New Forests

, Volume 39, Issue 3, pp 261–273 | Cite as

Mating patterns in an indoor miniature Cryptomeria japonica seed orchard as revealed by microsatellite markers

  • Yoshinari Moriguchi
  • Yoko Yamazaki
  • Hideaki Taira
  • Yoshihiko Tsumura


To evaluate the practical application of an indoor seed orchard, we compared the seed production, final germination rates and mating patterns of potted Cryptomeria japonica D. Don clones in two miniature seed orchards: one in a glasshouse and the other outdoors. There was no statistically significant difference in total seed production between the orchards (P = 0.275, ANOVA). However, the final germination rate of seeds produced in the indoor orchard was significantly lower than that of seeds produced in the outdoor orchard (P < 0.01, Wilcoxon test). The average self-fertilization rate was higher in the indoor orchard (27.2%) than in the outdoor orchard (5.6%), and this parameter was strongly associated with the reduced final germination rates of the seeds harvested in the glasshouse. Pollen contamination was considerably lower in the indoor seed orchard (48.9% in the outdoor seed orchard and 4.4% in the indoor seed orchard). χ2 tests indicated that the paternal contributions of each constituent clone differed significantly in both orchards (P < 0.001 in both cases). The strong variations in paternal contributions among indoor orchard clones was significantly correlated with their respective pollen production capacities (Spearman ρ = 0.693, P < 0.001). To reduce the high self-fertilization rates, we recommend the use of orchard clones with similar pollen production capacity in indoor seed orchards.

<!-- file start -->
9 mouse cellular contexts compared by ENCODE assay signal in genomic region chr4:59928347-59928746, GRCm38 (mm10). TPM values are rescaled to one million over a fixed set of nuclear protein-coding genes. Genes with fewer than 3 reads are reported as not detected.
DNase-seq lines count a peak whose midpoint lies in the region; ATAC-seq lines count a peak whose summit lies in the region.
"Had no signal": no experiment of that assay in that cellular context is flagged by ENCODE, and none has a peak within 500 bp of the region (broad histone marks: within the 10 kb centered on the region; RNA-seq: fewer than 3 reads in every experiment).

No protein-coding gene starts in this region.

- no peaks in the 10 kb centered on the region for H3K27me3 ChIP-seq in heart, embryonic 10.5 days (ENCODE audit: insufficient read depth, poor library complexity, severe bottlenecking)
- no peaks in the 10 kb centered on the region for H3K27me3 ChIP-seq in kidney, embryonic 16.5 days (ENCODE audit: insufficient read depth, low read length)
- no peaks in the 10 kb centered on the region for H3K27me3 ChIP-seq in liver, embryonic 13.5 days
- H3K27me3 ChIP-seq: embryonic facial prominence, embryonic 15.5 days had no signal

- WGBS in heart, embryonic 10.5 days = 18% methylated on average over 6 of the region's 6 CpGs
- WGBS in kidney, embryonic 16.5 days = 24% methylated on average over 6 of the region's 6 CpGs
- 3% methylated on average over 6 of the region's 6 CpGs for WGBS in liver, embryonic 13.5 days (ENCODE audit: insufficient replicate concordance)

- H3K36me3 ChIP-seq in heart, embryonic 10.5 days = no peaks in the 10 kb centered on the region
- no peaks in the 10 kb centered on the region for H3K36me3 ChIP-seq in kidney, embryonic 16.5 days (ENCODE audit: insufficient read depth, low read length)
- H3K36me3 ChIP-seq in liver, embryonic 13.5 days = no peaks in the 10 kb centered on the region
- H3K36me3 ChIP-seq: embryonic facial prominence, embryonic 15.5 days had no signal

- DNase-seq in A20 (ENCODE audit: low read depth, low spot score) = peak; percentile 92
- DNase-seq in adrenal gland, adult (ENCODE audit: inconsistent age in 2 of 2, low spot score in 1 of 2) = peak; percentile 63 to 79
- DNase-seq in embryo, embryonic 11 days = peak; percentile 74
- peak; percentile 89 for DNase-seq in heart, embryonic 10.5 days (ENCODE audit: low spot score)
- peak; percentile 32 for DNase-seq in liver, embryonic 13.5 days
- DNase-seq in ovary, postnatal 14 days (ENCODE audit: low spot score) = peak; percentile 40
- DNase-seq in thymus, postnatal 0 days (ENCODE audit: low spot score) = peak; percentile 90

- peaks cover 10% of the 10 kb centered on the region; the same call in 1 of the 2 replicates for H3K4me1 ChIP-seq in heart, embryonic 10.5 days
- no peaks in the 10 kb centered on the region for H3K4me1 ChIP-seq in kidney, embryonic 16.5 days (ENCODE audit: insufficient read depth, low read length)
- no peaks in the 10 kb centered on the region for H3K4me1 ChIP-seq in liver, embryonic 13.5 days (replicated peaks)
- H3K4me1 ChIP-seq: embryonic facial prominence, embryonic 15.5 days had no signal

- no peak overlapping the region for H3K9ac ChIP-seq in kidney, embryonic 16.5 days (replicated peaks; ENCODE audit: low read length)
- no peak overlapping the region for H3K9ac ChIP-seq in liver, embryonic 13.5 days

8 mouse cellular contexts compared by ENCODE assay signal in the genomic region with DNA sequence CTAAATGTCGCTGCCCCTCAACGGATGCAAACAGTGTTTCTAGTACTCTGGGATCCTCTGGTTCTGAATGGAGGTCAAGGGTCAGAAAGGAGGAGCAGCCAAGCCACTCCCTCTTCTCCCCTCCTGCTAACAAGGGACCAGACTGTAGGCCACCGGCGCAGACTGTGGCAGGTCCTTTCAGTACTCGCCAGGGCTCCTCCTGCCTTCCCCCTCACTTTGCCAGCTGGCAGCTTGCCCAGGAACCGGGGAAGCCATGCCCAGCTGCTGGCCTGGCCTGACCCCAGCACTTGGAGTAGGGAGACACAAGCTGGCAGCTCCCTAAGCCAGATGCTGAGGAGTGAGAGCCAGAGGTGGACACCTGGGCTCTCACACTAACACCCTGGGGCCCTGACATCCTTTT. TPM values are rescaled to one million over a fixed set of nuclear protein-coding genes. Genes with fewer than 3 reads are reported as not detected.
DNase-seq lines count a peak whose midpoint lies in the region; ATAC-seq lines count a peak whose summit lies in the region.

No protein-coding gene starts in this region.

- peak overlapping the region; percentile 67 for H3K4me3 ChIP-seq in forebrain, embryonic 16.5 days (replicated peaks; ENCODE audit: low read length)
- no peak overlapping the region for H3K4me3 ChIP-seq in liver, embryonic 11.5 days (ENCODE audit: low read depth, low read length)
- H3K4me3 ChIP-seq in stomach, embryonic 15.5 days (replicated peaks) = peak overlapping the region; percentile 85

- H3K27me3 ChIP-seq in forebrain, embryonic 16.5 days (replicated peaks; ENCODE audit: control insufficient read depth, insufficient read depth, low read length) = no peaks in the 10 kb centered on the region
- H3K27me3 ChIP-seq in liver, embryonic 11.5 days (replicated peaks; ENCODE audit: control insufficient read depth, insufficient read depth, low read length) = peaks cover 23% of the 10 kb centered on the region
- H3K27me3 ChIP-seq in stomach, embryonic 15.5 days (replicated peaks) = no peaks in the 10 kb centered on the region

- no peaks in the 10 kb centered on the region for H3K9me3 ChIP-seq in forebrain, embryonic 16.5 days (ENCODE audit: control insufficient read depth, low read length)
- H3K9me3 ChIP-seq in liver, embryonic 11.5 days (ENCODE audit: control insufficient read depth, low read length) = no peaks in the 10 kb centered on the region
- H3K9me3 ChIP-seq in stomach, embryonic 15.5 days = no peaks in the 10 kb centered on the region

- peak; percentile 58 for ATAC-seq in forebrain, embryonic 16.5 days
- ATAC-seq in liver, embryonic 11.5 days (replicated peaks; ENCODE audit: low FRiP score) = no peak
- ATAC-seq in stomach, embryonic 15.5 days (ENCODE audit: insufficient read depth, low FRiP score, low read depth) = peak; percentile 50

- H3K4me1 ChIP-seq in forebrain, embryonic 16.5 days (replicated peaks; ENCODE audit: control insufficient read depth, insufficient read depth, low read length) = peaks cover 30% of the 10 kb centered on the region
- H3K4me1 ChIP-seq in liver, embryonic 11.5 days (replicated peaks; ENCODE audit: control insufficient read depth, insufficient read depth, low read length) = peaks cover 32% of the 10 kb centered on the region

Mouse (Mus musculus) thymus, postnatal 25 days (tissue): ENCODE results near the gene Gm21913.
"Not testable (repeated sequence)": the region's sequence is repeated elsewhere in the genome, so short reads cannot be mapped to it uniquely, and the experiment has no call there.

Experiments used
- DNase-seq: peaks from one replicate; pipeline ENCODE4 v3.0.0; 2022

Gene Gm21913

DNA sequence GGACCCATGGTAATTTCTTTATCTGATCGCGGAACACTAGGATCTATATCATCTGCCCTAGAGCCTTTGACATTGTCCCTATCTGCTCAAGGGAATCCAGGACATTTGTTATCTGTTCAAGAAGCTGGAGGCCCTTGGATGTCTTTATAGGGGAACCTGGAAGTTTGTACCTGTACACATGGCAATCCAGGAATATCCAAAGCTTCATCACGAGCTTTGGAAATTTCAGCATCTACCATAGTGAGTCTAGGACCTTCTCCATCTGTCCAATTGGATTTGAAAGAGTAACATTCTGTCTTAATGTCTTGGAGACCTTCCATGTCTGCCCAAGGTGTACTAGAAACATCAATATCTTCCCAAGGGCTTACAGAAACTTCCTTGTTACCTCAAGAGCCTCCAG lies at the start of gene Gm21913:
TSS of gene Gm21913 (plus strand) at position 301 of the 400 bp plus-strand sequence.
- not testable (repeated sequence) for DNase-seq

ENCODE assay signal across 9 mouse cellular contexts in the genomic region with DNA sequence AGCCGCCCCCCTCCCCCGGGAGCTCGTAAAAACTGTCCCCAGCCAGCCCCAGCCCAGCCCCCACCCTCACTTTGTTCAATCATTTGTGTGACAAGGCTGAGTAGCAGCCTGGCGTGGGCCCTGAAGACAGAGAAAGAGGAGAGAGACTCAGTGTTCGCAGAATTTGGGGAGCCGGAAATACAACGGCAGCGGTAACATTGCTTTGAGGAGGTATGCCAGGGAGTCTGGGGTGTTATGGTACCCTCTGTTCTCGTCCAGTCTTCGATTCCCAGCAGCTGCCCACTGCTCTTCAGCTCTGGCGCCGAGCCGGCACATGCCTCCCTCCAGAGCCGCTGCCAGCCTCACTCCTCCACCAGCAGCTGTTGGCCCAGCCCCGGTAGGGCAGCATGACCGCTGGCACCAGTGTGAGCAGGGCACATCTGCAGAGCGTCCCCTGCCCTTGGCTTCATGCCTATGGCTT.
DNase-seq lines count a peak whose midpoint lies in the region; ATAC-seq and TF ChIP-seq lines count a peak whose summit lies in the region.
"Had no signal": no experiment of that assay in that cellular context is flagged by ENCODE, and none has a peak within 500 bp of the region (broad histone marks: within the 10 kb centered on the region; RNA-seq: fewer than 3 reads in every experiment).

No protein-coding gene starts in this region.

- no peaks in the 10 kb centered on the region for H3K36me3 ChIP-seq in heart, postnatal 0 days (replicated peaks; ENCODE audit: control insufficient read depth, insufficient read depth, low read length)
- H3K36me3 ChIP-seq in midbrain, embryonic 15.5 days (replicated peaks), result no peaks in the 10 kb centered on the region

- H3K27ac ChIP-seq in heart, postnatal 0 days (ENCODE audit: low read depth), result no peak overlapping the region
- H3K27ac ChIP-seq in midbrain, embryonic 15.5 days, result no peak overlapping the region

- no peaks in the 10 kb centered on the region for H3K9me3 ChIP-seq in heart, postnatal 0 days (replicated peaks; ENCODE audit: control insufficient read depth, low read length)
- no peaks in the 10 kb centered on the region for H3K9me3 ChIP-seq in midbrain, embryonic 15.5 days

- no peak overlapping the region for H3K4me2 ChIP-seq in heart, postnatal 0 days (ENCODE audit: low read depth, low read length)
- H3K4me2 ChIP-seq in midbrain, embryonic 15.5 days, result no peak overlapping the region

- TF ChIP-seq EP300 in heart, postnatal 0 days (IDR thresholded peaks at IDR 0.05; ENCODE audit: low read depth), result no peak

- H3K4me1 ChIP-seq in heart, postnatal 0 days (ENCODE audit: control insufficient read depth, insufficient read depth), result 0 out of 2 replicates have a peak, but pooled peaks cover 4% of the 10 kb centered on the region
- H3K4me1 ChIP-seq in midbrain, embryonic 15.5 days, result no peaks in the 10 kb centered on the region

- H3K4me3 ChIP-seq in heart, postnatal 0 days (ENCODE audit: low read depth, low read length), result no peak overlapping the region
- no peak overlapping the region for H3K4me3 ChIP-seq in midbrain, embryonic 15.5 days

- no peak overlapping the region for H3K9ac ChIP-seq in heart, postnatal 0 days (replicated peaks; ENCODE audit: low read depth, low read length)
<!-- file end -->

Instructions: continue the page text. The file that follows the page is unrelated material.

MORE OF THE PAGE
Male reproductive success Pollen contamination Molecular marker SSR Conifer 



We thank M. Saito for his helpful advice. This work was partly supported by Research Fellowships from the Japan Society for the Promotion of Science for Young Scientists and Grant-in-Aid (Development of Technologies for Control of Pollen Production by Genetic Engineering) from the Forest Agency of Japan and Program for Promotion of Basic and Applied Researches for Innovations in Bio-oriented Industry.


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Copyright information

© Springer Science+Business Media B.V. 2009

Authors and Affiliations

  • Yoshinari Moriguchi
    • 1
  • Yoko Yamazaki
    • 2
  • Hideaki Taira
    • 2
  • Yoshihiko Tsumura
    • 1
  1. 1.Department of Forest GeneticsForestry and Forest Products Research InstituteTsukubaJapan
  2. 2.Graduate School of Science and TechnologyNiigata UniversityIgarashi 2-nochoJapan

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